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It is a love story, but too rapid. Film review for the Estonian stop-motion film Lisa Limone and Maroc Orange: A Rapid Love Story.

 Animator Mait Laas with his masterful short Generatio (2005, see the discussion with Chris Robinson) has established himself as one of the hopes of Estonian animation (which boasts Pritt Pärn, Olga Pärn and Ülo Pikkov among its members). But his first feature animation output is an uneven film.

 Taking its theme from a forbidden love affair (the one that could find its resonances in Shakespeare's Romeo and Juliet, but without the tragic ending), Lisa Limone & Maroc Orange: A Rapid Love Story is the first stereoscopic Estonian feature animation.

 Using a novel concept for a feature animation, the pop animation opera setting (with a dramatic score by Ülo Krigul with much to admire), the film follows the Marocian immigrant Maroc (an orange) who dreams of freedom.

Yet he and his refugee friends land in a place of ruthless tomato exploitation (reminiscences of Aardman's 2000 Chicken Run here, but in a less cruel version), which rule the lemon father of Lisa and his minions.

While Maroc is the romantic idealist soon to realize the unpaid labour his friends have to suffer to earn their daily bread, Lisa is a selfish girl who only complains of her non-singing seashell, and thinks of love as only a game

 As expected in a modern fairy tale, both Maroc and Lisa will fall in love and end orange and tomato exploitation -or, maybe they won't, since the film is ready to offer a alternative, archival footage ending.

 Lisa Limone & Maroc Orange comes with a heavy burden. It needs to primarily addres family audience with a social cause that is a pressing issue in European Union at the moment, namely one of illegal immigration. Its purposes are clear, but the film forgets that they need to be made into something cinematically more stronger than a mere exhibition of social justice ideas. As is, the film navigates between a commitment to social realism and the need to distance itself from the formulaic plot, a practice already exercised in the alienating stage introduction.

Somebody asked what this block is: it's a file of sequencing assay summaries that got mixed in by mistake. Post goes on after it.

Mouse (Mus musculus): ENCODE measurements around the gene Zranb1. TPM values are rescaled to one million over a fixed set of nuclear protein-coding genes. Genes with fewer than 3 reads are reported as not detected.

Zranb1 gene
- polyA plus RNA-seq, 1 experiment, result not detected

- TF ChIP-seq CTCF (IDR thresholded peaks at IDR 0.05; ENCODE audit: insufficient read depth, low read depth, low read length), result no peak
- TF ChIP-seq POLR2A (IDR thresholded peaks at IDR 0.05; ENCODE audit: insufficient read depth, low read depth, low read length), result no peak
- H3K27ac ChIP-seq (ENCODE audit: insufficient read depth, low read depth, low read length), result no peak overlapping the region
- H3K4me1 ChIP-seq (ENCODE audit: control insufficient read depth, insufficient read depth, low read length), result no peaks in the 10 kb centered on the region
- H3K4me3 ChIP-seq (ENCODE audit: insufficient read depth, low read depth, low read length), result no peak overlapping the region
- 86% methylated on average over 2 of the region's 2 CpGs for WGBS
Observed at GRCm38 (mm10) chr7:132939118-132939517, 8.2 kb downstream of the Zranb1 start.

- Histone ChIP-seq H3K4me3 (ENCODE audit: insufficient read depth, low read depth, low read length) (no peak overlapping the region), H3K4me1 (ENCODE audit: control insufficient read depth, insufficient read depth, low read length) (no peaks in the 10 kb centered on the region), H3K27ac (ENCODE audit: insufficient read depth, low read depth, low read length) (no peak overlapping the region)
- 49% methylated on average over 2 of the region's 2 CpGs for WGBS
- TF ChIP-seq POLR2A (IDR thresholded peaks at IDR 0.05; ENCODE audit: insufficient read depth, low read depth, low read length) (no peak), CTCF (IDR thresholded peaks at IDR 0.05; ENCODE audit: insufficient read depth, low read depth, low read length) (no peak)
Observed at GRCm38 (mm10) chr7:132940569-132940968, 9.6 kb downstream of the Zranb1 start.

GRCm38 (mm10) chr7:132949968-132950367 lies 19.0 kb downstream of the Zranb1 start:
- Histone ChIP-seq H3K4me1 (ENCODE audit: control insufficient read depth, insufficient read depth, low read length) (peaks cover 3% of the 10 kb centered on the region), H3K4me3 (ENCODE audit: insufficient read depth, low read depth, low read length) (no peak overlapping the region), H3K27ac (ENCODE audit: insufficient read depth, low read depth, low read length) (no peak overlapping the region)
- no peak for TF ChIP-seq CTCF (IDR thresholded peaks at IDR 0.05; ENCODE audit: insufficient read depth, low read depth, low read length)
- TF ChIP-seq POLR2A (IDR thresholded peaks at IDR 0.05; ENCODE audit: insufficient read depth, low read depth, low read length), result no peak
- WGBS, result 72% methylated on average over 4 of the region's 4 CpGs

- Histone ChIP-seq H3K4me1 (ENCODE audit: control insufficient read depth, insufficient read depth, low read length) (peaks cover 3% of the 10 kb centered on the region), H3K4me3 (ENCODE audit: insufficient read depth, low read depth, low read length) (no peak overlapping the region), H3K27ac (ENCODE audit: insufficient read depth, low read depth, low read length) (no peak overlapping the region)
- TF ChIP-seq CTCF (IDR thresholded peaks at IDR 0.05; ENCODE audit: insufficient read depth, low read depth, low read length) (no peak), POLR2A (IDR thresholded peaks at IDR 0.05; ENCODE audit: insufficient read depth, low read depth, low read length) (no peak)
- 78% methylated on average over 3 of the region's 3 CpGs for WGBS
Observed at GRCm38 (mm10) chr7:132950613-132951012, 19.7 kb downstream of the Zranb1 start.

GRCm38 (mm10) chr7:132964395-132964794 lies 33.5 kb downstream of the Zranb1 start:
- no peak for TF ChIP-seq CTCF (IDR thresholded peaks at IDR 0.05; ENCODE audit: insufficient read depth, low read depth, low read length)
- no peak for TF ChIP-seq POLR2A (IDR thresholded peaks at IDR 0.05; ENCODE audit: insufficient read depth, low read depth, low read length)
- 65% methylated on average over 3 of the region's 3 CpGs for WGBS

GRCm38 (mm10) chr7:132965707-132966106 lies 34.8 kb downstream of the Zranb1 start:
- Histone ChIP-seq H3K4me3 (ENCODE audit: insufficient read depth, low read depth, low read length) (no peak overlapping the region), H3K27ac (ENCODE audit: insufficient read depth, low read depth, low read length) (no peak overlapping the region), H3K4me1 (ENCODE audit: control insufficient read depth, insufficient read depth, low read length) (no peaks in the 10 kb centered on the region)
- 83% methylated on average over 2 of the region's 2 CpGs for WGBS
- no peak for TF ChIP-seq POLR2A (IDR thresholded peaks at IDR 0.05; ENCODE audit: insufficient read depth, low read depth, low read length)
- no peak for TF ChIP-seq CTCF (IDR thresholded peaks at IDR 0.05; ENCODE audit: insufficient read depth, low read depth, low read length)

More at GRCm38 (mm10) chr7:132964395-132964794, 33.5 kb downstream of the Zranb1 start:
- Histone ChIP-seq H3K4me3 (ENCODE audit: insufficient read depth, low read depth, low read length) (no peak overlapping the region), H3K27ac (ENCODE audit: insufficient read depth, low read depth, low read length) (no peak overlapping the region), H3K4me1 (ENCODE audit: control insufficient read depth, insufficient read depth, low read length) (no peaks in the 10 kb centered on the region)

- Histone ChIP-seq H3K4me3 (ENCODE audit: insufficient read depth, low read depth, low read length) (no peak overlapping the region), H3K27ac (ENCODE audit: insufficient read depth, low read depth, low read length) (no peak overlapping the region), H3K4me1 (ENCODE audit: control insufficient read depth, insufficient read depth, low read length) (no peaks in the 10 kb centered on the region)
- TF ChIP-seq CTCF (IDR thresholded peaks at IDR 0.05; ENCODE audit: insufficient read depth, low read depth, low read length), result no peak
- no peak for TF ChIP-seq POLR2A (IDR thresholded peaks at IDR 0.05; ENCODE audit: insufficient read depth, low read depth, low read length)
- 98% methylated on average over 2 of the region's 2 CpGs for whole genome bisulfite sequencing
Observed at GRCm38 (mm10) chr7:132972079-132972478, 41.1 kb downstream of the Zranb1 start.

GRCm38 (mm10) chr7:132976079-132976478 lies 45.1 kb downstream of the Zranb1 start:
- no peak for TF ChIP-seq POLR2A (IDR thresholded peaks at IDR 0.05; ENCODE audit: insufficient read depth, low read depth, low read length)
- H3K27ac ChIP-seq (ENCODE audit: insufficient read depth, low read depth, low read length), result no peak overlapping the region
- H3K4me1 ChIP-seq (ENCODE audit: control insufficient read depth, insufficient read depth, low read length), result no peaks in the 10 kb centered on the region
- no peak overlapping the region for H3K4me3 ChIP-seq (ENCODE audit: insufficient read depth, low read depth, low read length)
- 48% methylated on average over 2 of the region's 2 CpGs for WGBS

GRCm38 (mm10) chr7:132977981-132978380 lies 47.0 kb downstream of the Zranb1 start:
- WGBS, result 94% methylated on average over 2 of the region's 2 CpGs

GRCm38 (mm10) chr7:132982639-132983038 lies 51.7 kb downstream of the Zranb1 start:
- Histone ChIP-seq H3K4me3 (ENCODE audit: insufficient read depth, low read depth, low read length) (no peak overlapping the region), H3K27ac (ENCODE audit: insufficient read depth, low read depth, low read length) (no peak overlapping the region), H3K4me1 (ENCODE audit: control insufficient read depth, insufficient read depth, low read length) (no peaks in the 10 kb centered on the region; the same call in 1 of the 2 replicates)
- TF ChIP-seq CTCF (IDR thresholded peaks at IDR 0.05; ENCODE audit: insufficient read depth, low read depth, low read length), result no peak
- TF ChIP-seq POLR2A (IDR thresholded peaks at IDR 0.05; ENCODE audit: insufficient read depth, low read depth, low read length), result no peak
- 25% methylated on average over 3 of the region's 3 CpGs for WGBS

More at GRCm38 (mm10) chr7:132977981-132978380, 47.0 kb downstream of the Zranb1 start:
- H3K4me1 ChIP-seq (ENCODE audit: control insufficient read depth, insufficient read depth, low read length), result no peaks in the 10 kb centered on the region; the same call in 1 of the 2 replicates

The 72-minute puppet opera sung in the respective languages for the characters (French for Maroc and the oranges, Italian for Lisa and lemons, English for the seashell) seem to contribute to the linguistic confusion of a Eurovision contest rather than a documentary approach of multiculturalism.

A thin plot and minimal character development makes the relationship between Maroc and Lisa imposed from the film setting. Puppet design is solid, but seems subdued to the overriding purpose of making a film that children will like, and not really daring (apart from the always engaging, half-formed seashell). ome queer military characterizations withstanding, Lisa Limone & Maroc Orange is a safe option for kids, and a film where even ruthless character exploitation won't lead to puppet destruction.

It has the right dose of social and political engagement that won't destruct from the main story, but lacks the magic to turn its musical fanfare into a strong animating force of love, liberty and commitment.


Vassilis Kroustallis


Director: Mait Lass

Production: Nukufillm, Bufo
Cast: Iris Vesik, Omar Nõmm ,Peeter Volkonski, Hardi Volmer, Andero Ermel, Risto Joost, Kati Kovacs,Jaan Pehk
Screenplay: Kati Kovács, Peep Pedmanson
Cinematography: Ragnar Neljandi
Sound: Karri Niinivaara
Set Design: Kati Kovács, Mait Laas, Ivika Luisk
Music: Ülo Krigul



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